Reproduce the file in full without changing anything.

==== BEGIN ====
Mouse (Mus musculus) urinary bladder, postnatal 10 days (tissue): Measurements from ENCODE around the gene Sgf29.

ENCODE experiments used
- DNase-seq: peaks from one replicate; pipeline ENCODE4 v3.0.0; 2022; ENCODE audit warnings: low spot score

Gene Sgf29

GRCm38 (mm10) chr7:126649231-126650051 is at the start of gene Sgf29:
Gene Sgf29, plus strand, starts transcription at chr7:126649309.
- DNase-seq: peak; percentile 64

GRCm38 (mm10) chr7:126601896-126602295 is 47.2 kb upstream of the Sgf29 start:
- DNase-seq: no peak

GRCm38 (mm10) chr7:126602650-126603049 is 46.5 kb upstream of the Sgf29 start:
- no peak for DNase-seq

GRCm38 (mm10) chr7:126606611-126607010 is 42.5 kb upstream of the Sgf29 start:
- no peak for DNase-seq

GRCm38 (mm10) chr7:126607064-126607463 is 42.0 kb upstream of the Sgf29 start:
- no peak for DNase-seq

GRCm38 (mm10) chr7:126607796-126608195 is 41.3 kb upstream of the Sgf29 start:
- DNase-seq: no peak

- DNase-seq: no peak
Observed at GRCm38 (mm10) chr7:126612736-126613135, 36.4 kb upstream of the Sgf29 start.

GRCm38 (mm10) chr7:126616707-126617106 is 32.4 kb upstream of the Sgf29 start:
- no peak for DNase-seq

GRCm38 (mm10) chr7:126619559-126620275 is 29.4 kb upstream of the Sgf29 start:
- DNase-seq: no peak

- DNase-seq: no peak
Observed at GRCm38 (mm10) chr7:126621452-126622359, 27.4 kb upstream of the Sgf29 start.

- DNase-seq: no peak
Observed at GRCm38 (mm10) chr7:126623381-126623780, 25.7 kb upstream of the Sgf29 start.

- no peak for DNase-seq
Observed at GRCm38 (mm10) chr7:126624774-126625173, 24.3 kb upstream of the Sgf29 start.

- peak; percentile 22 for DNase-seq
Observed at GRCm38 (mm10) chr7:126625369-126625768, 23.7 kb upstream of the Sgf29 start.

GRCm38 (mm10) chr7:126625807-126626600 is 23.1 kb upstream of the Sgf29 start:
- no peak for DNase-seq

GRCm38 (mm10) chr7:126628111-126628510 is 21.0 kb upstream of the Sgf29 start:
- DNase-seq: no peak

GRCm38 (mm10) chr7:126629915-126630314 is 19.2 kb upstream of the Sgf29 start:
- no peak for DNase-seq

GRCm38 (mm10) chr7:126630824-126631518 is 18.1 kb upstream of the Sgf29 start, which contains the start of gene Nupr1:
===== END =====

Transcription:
Mouse (Mus musculus) urinary bladder, postnatal 10 days (tissue): Measurements from ENCODE around the gene Sgf29.

ENCODE experiments used
- DNase-seq: peaks from one replicate; pipeline ENCODE4 v3.0.0; 2022; ENCODE audit warnings: low spot score

Gene Sgf29

GRCm38 (mm10) chr7:126649231-126650051 is at the start of gene Sgf29:
Gene Sgf29, plus strand, starts transcription at chr7:126649309.
- DNase-seq: peak; percentile 64

GRCm38 (mm10) chr7:126601896-126602295 is 47.2 kb upstream of the Sgf29 start:
- DNase-seq: no peak

GRCm38 (mm10) chr7:126602650-126603049 is 46.5 kb upstream of the Sgf29 start:
- no peak for DNase-seq

GRCm38 (mm10) chr7:126606611-126607010 is 42.5 kb upstream of the Sgf29 start:
- no peak for DNase-seq

GRCm38 (mm10) chr7:126607064-126607463 is 42.0 kb upstream of the Sgf29 start:
- no peak for DNase-seq

GRCm38 (mm10) chr7:126607796-126608195 is 41.3 kb upstream of the Sgf29 start:
- DNase-seq: no peak

- DNase-seq: no peak
Observed at GRCm38 (mm10) chr7:126612736-126613135, 36.4 kb upstream of the Sgf29 start.

GRCm38 (mm10) chr7:126616707-126617106 is 32.4 kb upstream of the Sgf29 start:
- no peak for DNase-seq

GRCm38 (mm10) chr7:126619559-126620275 is 29.4 kb upstream of the Sgf29 start:
- DNase-seq: no peak

- DNase-seq: no peak
Observed at GRCm38 (mm10) chr7:126621452-126622359, 27.4 kb upstream of the Sgf29 start.

- DNase-seq: no peak
Observed at GRCm38 (mm10) chr7:126623381-126623780, 25.7 kb upstream of the Sgf29 start.

- no peak for DNase-seq
Observed at GRCm38 (mm10) chr7:126624774-126625173, 24.3 kb upstream of the Sgf29 start.

- peak; percentile 22 for DNase-seq
Observed at GRCm38 (mm10) chr7:126625369-126625768, 23.7 kb upstream of the Sgf29 start.

GRCm38 (mm10) chr7:126625807-126626600 is 23.1 kb upstream of the Sgf29 start:
- no peak for DNase-seq

GRCm38 (mm10) chr7:126628111-126628510 is 21.0 kb upstream of the Sgf29 start:
- DNase-seq: no peak

GRCm38 (mm10) chr7:126629915-126630314 is 19.2 kb upstream of the Sgf29 start:
- no peak for DNase-seq

GRCm38 (mm10) chr7:126630824-126631518 is 18.1 kb upstream of the Sgf29 start, which contains the start of gene Nupr1: